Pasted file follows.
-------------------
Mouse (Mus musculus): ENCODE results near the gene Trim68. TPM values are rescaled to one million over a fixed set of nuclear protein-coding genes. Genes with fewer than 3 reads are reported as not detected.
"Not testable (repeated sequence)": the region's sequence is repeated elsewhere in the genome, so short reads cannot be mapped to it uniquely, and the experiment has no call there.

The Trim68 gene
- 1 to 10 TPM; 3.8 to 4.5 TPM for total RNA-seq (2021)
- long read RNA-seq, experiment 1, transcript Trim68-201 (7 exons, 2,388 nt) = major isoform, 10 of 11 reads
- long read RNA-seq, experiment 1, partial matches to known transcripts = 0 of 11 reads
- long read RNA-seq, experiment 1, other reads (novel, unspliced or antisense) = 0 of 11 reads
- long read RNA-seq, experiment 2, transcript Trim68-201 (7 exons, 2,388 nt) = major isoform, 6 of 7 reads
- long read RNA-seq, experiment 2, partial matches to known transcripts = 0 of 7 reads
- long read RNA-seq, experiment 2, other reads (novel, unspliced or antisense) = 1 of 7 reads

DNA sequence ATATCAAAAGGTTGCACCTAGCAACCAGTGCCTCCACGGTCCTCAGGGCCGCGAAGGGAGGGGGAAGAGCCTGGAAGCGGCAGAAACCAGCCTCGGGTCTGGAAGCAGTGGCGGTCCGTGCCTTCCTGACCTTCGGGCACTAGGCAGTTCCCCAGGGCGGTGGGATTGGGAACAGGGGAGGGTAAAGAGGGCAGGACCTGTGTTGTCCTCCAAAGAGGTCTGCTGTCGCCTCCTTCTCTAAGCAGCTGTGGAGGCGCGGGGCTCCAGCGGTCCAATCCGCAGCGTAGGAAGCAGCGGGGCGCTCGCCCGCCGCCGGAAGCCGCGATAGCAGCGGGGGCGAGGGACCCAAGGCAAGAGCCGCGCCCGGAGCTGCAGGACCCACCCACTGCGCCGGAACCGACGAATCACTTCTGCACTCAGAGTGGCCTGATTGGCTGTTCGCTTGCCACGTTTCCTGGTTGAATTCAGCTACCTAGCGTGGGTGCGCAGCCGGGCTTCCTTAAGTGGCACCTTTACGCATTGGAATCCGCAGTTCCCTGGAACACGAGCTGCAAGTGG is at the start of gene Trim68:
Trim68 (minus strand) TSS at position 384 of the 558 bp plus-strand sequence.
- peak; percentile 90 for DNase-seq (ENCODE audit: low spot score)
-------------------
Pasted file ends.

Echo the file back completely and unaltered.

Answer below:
Mouse (Mus musculus): ENCODE results near the gene Trim68. TPM values are rescaled to one million over a fixed set of nuclear protein-coding genes. Genes with fewer than 3 reads are reported as not detected.
"Not testable (repeated sequence)": the region's sequence is repeated elsewhere in the genome, so short reads cannot be mapped to it uniquely, and the experiment has no call there.

The Trim68 gene
- 1 to 10 TPM; 3.8 to 4.5 TPM for total RNA-seq (2021)
- long read RNA-seq, experiment 1, transcript Trim68-201 (7 exons, 2,388 nt) = major isoform, 10 of 11 reads
- long read RNA-seq, experiment 1, partial matches to known transcripts = 0 of 11 reads
- long read RNA-seq, experiment 1, other reads (novel, unspliced or antisense) = 0 of 11 reads
- long read RNA-seq, experiment 2, transcript Trim68-201 (7 exons, 2,388 nt) = major isoform, 6 of 7 reads
- long read RNA-seq, experiment 2, partial matches to known transcripts = 0 of 7 reads
- long read RNA-seq, experiment 2, other reads (novel, unspliced or antisense) = 1 of 7 reads

DNA sequence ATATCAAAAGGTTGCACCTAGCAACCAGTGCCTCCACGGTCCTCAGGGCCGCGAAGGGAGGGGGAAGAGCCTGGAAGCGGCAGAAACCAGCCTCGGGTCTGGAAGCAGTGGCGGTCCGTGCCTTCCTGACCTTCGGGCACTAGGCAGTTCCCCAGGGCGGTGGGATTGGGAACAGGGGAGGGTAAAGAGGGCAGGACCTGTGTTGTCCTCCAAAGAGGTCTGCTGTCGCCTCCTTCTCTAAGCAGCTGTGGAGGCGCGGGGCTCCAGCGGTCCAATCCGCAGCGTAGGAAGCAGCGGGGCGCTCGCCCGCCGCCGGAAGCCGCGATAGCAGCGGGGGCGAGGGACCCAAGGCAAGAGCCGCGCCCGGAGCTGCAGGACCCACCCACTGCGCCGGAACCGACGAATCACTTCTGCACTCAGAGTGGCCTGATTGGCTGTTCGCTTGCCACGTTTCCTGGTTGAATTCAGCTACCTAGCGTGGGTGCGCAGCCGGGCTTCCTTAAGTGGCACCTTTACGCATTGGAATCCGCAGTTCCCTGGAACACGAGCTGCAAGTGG is at the start of gene Trim68:
Trim68 (minus strand) TSS at position 384 of the 558 bp plus-strand sequence.
- peak; percentile 90 for DNase-seq (ENCODE audit: low spot score)